Pop quiz time. Why is Facebook awash in cash while Twitter and other rivals continue to struggle? Because they adroitly pivoted to address the proliferation of mobile computing.
Earlier this year, we learned that mobile ads accounted for 69 percent of the social media giant's fourth-quarter revenue, which totalled $3.85 billion — an increase of 49 percent from $2.6 billion during the same quarter a year earlier. And while analysts caution that Facebook's mobile success isn't sustainable in the long term, facts are facts. Facebook's gamble paid off. The future — no, the present! — is mobile.
It's a lesson that isn't lost on the John S. and James L. Knight Foundation, which, as loyal IP readers know, continues to push newsrooms to embrace cutting-edge technologies and drag them, kicking and screaming, into the digital world.
As if we needed more evidence, now comes news that the Guardian News & Media's U.S.-based operations will establish an "innovation lab" to develop and create new approaches to deliver news and information using mobile technology. The lab, and subsequent efforts to share "lessons learned" across the journalism space, is made possible by $2.6 million courtesy of Knight.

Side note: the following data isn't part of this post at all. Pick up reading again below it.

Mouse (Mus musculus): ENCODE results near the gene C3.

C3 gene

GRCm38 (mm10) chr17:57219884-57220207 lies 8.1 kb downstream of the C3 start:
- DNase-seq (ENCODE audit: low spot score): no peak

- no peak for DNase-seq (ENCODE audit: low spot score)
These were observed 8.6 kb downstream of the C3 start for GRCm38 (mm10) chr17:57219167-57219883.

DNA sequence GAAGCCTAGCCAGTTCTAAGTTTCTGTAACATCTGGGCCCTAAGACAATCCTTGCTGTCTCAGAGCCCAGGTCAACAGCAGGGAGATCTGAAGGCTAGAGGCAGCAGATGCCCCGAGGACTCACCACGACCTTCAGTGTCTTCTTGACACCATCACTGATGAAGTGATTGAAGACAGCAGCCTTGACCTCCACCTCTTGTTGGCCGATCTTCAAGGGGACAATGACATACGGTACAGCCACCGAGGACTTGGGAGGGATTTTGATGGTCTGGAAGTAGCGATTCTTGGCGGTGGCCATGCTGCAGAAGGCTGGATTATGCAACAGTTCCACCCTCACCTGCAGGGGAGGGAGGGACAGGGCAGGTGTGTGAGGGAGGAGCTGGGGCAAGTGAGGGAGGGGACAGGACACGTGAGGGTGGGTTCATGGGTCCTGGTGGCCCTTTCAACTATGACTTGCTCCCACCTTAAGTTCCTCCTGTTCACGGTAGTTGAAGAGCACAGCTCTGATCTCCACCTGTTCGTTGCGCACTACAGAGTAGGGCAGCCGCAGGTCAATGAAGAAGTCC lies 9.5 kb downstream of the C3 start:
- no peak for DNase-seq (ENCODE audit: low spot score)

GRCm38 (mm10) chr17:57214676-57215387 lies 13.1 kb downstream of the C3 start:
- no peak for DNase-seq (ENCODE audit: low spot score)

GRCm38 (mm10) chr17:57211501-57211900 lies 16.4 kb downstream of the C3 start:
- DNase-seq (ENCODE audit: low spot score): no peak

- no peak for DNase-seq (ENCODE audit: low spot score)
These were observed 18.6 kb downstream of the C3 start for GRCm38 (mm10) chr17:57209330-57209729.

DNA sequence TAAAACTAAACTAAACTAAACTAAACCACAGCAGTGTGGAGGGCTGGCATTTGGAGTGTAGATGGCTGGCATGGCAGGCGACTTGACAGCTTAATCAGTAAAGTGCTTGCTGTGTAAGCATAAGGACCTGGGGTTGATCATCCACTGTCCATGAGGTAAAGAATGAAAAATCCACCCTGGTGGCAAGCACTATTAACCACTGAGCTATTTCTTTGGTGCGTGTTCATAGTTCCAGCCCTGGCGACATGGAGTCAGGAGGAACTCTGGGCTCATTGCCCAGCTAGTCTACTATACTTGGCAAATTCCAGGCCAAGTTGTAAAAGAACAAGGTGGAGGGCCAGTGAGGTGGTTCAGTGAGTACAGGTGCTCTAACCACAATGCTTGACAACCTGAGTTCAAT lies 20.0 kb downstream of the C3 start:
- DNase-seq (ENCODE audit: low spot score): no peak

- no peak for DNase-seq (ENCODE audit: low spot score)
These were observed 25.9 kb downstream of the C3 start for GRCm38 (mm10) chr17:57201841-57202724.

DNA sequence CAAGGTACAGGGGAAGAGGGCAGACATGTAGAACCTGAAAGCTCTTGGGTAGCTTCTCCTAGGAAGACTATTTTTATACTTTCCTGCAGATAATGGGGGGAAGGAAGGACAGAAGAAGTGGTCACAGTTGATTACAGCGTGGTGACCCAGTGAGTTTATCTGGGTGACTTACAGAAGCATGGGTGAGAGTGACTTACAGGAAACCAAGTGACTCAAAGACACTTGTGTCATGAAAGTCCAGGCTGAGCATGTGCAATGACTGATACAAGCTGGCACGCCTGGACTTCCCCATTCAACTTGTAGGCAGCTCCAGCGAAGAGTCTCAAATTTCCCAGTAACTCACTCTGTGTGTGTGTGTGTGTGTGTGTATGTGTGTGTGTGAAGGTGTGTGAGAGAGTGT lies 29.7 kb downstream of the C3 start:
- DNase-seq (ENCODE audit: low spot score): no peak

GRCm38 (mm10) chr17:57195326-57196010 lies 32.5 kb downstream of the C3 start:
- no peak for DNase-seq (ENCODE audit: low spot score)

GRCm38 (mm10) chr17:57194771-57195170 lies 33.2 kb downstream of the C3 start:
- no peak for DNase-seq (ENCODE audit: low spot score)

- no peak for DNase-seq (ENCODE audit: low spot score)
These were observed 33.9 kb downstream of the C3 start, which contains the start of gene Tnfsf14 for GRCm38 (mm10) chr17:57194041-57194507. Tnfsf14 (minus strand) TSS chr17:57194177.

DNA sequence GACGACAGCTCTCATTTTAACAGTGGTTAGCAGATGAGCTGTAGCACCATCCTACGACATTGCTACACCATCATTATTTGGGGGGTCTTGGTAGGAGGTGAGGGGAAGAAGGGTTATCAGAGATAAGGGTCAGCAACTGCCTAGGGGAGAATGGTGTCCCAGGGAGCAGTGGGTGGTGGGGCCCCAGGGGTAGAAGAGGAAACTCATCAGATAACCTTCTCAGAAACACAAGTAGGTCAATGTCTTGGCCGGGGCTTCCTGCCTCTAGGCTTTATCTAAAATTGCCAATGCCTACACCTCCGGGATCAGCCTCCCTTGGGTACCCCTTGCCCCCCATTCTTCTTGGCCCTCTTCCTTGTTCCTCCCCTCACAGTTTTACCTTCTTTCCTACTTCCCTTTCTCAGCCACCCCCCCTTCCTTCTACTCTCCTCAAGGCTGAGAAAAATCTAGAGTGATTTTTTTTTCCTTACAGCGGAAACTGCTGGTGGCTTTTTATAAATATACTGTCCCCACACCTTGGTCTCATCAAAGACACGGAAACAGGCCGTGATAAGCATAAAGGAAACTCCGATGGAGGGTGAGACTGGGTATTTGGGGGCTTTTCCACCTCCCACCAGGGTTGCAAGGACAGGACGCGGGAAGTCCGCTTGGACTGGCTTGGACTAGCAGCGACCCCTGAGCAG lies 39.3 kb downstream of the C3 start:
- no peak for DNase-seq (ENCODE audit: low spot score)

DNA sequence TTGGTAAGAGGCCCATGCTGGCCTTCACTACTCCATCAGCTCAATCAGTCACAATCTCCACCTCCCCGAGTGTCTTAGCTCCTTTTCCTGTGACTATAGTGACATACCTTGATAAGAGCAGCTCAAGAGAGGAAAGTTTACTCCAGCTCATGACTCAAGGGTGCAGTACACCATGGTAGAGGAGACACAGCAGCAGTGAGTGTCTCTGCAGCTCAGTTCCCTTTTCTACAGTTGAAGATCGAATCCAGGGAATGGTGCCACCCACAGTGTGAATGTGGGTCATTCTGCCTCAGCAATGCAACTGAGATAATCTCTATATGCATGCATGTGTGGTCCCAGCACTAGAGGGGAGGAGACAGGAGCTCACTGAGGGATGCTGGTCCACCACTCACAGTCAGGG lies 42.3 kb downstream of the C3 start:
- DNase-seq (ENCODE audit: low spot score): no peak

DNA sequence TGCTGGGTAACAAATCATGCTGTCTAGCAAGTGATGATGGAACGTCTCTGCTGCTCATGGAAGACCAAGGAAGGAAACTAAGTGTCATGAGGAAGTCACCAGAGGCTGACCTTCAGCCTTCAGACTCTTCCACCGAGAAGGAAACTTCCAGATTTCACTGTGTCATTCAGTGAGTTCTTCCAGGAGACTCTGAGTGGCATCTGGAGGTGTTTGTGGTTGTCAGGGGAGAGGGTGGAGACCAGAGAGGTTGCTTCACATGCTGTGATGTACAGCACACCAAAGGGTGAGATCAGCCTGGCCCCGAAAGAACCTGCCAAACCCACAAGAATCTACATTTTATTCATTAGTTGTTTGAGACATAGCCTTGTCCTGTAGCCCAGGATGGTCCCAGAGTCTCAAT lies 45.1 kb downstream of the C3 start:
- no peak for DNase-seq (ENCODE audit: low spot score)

Guardian U.S. will assemble a multidisciplinary editorial and production team that includes designers, developers and reporters, and embed it within its news operations. Mobile audiences now account for over 50 percent of the Guardian’s daily traffic, so the lab will aim to create new and more engaging ways for people to consume news on their mobile devices. Additionally, the lab will explore the challenges faced by journalists in the mobile age and experiment with new ways of bringing stories to life on smaller screens. It will also look at ways to engage readers in storytelling in real time and to advance citizen participation in breaking news.
A few things to add here. First, the announcement shouldn't come as a surprise. Pushing emerging technologies in a "legacy" newsroom is textbook Knight. (We admit, Guardian is pretty hip, but they're still a newsroom in a traditional sense.) Secondly, just as there are multiple shades of, say, the color blue, Knight believes that "innovation" can take various forms. This innovation lab setting is actually within a newsroom, which is a distinctly different approach than, say, its Knight-VICE Innovators Fund (which resembles a classic grant offering) or its Innovator-In-Residence program at the university level.
Lastly, the mobile-centric focus of the innovation lab is most certainly not a case of "technology for technology's sake." While the future may be mobile, it may not be mobile for, say, a small community newspaper. The Guardian had the insight that mobile audiences now account for over 50 percent of its daily traffic, and it's responding accordingly.